The voltage induced across the L1/C1 parallel combination of FIG. 4 is applied to verification circuit 70 through blocking capacitor (C2) 72. Verification circuit 70, which may also be described as a micropower amplifier, includes first transistor (Q1) 74, biasing resistor (R1) 75, second transistor (Q2) 76, and load resistor (R2) 77. First transistor 74 includes a first collector (c1), a first base (b1), and a first emitter (e1). Likewise, second transistor 76 includes a second collector (c2), a second base (b2), and a second emitter (e2). First resistor 75 electrically connects first collector (c1) and first base (b1) and is selected to bias Q1's base such that Q1 begins conducting when a lower magnitude voltage is applied across Q1's base and emitter. Accordingly, R1 is selected to increase Q1's sensitivity to detection signal 66.
Before an inductive pulse is received by detector 60 and sent to verification circuit 70 as detection signal 66, Q1 is conducting and Q2, which is electrically connected to Q1's collector (c1) by its base (b2), is partially conducting as an emitter follower. Following the negative transition of a detection signal 66 indicative of a true discharge pulse, rather than a mere trigger pulse, Q1 stops conducting, necessarily resulting in Q2's base being pulled up to the voltage on Q2's collector. Micro-power amplifier 70 essentially acts as a switch which is responsive to whether or not flash tube 12 fired to specification. The receipt, by verification circuit 70, of a detection signal 66 indicative of a true discharge pulse, triggers the application of a verification voltage 78 to activation circuit 80 through the emitter-follower Q2. Additionally, a desire to minimize the amount of current consumed by verification circuit 70 is a primary consideration in the selection of R2, which is electrically connected across Q2's base and collector.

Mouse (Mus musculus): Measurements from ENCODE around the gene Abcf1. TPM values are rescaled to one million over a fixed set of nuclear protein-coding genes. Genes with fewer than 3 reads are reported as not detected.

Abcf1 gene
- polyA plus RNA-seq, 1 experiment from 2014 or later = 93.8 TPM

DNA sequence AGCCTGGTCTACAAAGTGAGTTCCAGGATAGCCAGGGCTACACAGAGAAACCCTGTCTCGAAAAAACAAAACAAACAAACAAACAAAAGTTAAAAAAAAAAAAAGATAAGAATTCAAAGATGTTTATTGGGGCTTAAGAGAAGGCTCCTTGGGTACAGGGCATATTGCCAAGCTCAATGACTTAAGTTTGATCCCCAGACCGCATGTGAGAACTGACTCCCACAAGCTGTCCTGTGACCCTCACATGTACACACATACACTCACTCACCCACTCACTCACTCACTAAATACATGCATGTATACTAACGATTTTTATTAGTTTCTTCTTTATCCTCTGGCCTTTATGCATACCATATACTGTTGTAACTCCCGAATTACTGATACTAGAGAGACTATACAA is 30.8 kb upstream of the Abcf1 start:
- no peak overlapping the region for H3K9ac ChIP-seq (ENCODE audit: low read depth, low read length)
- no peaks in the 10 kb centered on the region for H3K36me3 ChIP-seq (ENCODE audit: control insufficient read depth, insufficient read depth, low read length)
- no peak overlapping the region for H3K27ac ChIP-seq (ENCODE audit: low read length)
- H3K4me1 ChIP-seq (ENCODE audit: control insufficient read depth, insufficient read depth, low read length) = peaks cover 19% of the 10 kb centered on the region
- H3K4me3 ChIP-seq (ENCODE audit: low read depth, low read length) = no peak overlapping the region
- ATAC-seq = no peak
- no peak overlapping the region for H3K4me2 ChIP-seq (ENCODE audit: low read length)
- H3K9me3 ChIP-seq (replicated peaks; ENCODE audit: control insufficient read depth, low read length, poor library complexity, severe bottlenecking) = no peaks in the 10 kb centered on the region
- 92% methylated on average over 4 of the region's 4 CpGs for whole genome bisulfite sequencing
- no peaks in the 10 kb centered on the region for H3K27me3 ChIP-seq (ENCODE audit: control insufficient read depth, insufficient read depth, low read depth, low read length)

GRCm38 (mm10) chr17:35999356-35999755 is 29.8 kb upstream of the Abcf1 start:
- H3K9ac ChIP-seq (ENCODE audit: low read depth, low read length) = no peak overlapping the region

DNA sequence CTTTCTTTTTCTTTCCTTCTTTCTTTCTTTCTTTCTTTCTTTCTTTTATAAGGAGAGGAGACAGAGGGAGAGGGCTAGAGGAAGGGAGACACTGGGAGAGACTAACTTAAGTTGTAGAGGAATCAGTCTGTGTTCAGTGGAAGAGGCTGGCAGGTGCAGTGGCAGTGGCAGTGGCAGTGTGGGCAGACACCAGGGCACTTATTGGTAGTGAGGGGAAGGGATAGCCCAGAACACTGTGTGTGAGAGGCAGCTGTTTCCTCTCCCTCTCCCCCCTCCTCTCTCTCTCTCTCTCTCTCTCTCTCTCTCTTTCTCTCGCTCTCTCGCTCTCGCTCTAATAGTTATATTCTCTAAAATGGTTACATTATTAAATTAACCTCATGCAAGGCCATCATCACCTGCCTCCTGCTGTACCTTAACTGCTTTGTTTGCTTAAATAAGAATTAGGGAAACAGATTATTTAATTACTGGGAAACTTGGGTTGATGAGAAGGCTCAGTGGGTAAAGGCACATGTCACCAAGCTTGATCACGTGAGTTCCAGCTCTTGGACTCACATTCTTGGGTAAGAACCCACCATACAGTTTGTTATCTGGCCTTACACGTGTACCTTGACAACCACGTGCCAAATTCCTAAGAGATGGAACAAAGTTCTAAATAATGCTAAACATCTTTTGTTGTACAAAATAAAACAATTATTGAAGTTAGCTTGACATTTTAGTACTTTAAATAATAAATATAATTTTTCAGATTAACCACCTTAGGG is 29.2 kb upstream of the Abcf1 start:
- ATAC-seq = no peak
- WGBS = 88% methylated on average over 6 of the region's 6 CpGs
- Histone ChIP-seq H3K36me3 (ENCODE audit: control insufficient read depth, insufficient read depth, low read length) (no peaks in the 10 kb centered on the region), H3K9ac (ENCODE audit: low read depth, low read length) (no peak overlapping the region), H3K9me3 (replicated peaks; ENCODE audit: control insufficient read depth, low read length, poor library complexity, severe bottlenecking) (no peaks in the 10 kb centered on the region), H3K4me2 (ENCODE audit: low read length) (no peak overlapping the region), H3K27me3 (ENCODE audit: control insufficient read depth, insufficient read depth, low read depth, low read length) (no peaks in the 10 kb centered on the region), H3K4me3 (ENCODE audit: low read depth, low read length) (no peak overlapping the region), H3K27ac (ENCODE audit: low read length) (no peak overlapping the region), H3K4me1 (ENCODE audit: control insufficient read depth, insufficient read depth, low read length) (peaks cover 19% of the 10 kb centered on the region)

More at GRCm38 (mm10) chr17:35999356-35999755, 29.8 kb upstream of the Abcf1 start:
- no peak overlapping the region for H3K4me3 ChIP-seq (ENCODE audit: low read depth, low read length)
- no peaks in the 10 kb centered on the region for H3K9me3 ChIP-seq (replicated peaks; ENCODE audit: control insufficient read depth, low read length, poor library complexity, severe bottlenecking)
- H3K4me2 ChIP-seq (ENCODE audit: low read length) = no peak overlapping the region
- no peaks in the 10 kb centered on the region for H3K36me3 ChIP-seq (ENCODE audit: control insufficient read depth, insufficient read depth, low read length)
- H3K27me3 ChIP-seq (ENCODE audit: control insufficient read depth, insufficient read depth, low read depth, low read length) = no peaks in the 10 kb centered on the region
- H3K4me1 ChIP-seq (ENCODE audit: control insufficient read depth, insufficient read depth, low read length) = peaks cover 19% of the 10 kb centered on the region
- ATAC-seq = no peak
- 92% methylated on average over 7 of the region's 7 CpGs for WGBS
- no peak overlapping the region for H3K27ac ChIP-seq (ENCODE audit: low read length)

Activation circuit 80 includes charging capacitor (C3) 82, discharge diode (D1) 84, and enhancement-mode MOSFET (Q3) 86. Discharge diode 84 and charging capacitor 82 are electrically connected in parallel and receive verification voltage 78 from verification circuit 70. Once the magnitude of verification voltage 78 is sufficiently large to charge C3 to a charging capacitor voltage beyond the threshold conduction level of Q3, an activation voltage 88 is applied to indicator 90 by MOSFET 86. Discharge diode 84 is selected such that it will act much like a large resistor slowly discharging C3, and thereby limit the conduction time of Q3 to approximately five seconds, after which the flash monitor electronics 30 reset.